01 Feb How will healthcare reform will affect you?
How will healthcare reform will affect you?
Now that comprehensive health-care reform has been signed into law, how will it affect you? While some portions of the law become effective in 2010, other provisions are phased in over time. Nevertheless, it is almost certain that at least some of these reforms will have an effect on you and your family. Updated info may be found on Healthcare.gov.
How will health coverage change?
The health-care reform law contains provisions that expand benefits, improve access to health care, and protect the rights of consumers. Here are some of the changes that will apply to most health plans (although some will apply only to new, not existing, coverage).
- Plans must fully cover certain wellness and preventive care benefits (e.g., immunizations, cancer, diabetes, and heart disease screenings, smoking cessation programs)
- Plans can no longer charge more for out-of-network emergency care
- Plan can’t impose lifetime limits on health coverage (annual limits will be gradually phased out, and will be fully phased out by 2014)
- Children can remain on a parent’s health plan up to age 26
- Health coverage can’t be rescinded due to illness (only for fraud or intentional misrepresentation)
Changes to employer-sponsored high-deductible health spending accounts aren’t quite so favorable. For example, if you participate in a health flexible spending account (health FSA), health reimbursement account (HRA), health savings account (HSA), or Archer medical savings account (MSA), the cost of over-the-counter drugs not prescribed by your doctor will not be considered a qualified medical expense (an exception applies for insulin). You’ll pay an increased penalty tax of 20 percent on money you take out of your HSA or Archer MSA that isn’t used for qualified medical expenses. And, beginning in 2013, contributions to health FSAs that are part of a cafeteria plan will be limited to $2,500 per year.
How will Medicare be affected?
If you’re a Medicare beneficiary, you will also see some changes to your coverage. You’ll be covered for most preventive and wellness care expenses without co-payments beginning in 2011. If you’re covered by Medicare Part D and you’ve been paying all of the cost of your prescriptions after reaching a minimum threshold, a situation referred to as the “donut hole,” your out-of-pocket expenses will gradually decrease, beginning in 2010 with the payment of a $250 rebate, until 2020, when the donut hole is completely filled. If you’re a Medicare Advantage beneficiary, however, beginning in 2011, you may see some of the extra benefits offered by these plans dropped as government reimbursements to these plans are restructured and, in some cases, reduced. And, beginning in 2013, if your annual earnings are equal to or more than $200,000 ($250,000 for couples), your Medicare payroll tax will increase by 0.9 percent, and a Medicare tax of 3.8 percent will be applied to some types of investment income, such as rent, capital gains, and annuity payments.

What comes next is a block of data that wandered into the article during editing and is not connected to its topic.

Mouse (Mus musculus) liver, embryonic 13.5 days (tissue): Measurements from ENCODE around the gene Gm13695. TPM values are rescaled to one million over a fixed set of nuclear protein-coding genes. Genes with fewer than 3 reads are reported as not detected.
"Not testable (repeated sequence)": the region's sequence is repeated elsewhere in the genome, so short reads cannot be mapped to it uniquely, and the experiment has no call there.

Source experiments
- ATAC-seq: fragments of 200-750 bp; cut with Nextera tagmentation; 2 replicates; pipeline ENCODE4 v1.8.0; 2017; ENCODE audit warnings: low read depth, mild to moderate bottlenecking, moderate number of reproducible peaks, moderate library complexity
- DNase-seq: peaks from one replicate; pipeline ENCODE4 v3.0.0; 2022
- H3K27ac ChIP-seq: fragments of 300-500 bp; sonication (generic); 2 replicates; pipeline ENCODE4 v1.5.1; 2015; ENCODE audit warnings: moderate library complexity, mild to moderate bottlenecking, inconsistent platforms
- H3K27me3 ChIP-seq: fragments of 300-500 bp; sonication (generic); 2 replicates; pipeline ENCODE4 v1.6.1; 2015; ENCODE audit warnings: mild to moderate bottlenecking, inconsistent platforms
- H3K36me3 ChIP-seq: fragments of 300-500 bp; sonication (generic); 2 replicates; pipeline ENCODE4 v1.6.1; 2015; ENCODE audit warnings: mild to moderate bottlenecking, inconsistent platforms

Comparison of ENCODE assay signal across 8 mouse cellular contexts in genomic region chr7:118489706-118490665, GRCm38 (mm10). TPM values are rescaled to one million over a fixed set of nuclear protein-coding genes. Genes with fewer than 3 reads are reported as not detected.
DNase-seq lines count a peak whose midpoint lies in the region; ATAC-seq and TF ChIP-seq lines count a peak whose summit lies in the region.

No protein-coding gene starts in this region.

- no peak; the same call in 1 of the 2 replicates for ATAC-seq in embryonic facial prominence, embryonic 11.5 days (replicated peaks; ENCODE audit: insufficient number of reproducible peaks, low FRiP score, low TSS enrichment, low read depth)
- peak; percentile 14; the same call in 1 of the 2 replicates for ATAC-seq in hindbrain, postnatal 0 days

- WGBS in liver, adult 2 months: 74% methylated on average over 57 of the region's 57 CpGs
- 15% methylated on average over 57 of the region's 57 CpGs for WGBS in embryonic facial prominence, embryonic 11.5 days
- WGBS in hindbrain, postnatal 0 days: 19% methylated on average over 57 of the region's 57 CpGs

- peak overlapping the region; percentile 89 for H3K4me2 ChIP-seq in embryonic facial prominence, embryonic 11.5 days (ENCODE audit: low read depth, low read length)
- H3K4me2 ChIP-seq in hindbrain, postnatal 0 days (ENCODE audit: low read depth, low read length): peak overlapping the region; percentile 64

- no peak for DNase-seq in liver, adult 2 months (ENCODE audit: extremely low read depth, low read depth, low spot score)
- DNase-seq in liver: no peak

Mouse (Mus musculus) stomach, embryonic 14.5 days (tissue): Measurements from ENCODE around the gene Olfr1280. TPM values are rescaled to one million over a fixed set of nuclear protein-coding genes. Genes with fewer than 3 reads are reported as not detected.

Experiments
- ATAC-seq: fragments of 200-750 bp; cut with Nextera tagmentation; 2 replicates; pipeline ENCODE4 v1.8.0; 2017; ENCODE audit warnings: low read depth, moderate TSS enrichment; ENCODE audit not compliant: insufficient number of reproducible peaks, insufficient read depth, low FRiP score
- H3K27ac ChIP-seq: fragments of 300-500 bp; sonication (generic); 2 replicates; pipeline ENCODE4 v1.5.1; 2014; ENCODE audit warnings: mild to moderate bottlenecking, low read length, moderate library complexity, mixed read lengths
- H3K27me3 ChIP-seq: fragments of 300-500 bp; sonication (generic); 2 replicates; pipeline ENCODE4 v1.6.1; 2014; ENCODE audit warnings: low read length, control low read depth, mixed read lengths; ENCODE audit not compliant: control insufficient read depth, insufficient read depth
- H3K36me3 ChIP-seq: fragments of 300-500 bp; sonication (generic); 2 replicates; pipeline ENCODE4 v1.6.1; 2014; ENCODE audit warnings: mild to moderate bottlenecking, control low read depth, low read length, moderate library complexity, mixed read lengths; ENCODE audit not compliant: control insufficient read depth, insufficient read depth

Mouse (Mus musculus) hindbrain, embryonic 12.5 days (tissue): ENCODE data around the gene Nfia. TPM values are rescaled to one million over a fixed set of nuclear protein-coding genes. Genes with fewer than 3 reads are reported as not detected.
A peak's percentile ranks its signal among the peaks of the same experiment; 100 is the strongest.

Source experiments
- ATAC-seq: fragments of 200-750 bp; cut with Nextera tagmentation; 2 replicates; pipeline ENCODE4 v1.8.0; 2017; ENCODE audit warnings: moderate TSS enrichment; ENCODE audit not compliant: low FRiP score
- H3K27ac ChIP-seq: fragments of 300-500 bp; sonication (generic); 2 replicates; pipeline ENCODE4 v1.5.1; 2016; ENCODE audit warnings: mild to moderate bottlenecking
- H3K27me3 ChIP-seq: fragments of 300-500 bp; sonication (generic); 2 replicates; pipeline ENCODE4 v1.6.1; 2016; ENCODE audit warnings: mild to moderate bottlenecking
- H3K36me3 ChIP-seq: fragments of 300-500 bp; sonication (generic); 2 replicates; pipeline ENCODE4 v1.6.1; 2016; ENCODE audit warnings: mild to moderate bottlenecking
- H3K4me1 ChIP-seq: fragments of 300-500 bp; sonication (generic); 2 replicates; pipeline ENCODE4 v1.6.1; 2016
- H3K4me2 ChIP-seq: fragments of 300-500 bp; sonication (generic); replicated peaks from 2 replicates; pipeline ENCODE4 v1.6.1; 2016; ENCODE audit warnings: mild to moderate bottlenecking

What if you don’t have insurance?
If you don’t have insurance, or if it’s too expensive, the reform law may make it easier for you to get and keep health insurance. By 2014, insurers will have to accept you regardless of your health history, and premiums can only vary based on tobacco use and age, not on health status or gender. If you don’t have access to affordable health insurance through an employer, you’ll be able to purchase coverage through state-based American Health Benefit Exchanges. Premium and cost-sharing subsidies will be available to individuals and families with incomes at or below 400 percent of the Federal Poverty Level (FPL), which will reduce the cost of insurance purchased through an Exchange.